Knee Surgery… Anybody busted their ACL before?

posted 2 years ago in Fitness
Post # 2
Member
306 posts
Helper bee

I can’t be of any help with your particular injury but having had surgery last year to fix two broken legs (at once), I understand the feelings you’re having. My best advice is to practice self-care, start physical therapy as soon as you are cleared to do so and document your progress as you go along. It’s a dark time – it’s very much ok and normal to cry and have your rough moments. ***But*** don’t forget it is only temporary! Time heals. And you will be so appreciative of legs that work when you have recovered! You will have a new respect for your abilities and the human body’s ability to heal. 

Definitely work hard in physical therapy. Find a good therapist that is passionate about their work and invested in your progress! I prefer sole practitioners over larger clinics where they don’t do as much one-on-one. 

One very important thing that has kept me going through my recovery (I have several other severe injuries) is the ability to see my progress. With ACL surgery, you’ll probably be working quite a bit on knee flexion and extension. Take videos every few days starting from day one so you can go back and see the progress you’re making. Absolutely has propped me up when I felt like quitting.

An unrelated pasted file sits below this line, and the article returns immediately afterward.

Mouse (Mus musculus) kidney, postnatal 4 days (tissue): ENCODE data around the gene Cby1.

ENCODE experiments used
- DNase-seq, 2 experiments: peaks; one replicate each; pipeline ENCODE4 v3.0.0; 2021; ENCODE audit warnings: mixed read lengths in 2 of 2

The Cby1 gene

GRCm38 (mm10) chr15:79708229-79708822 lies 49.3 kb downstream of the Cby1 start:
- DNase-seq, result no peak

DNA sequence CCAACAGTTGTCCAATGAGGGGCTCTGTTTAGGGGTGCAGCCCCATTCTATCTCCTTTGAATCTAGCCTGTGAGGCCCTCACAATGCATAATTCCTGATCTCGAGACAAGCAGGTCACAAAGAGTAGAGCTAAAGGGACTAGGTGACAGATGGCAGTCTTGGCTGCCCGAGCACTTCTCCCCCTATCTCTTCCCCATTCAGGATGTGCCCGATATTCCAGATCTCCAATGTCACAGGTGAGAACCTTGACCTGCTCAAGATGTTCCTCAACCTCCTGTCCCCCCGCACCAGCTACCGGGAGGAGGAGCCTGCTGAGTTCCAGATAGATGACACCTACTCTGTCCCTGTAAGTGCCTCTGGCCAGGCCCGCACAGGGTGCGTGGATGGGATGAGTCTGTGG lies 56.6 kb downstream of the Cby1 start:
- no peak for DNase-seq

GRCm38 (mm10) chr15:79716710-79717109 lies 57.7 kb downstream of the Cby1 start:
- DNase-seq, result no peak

And again, don’t forget…it’s temporary. You’ll be back to doing what you love before you know it and the downtime will be a distant memory. 

Hugs to you and good luck!!!!

 

Edited to add: I did watch what I ate as far as junk food/empty calories. I was mindful that I wasn’t as active so I tried not to go overboard on the snacks. I did tried to eat healthfully as I wanted to make sure my body was getting the nutrients it needed to repair itself. Don’t obsess, just be thoughtful of your choices ❤️

 

Post # 3
Member
2041 posts
Buzzing bee
  • Wedding: August 2015

My dad tore his ACL. Give it the proper time to heal, or it will bother you for the rest of your life. If you gain a bit of weight, you’ll be okay. I promise. I understand how you feel, but resting is the best thing for your body.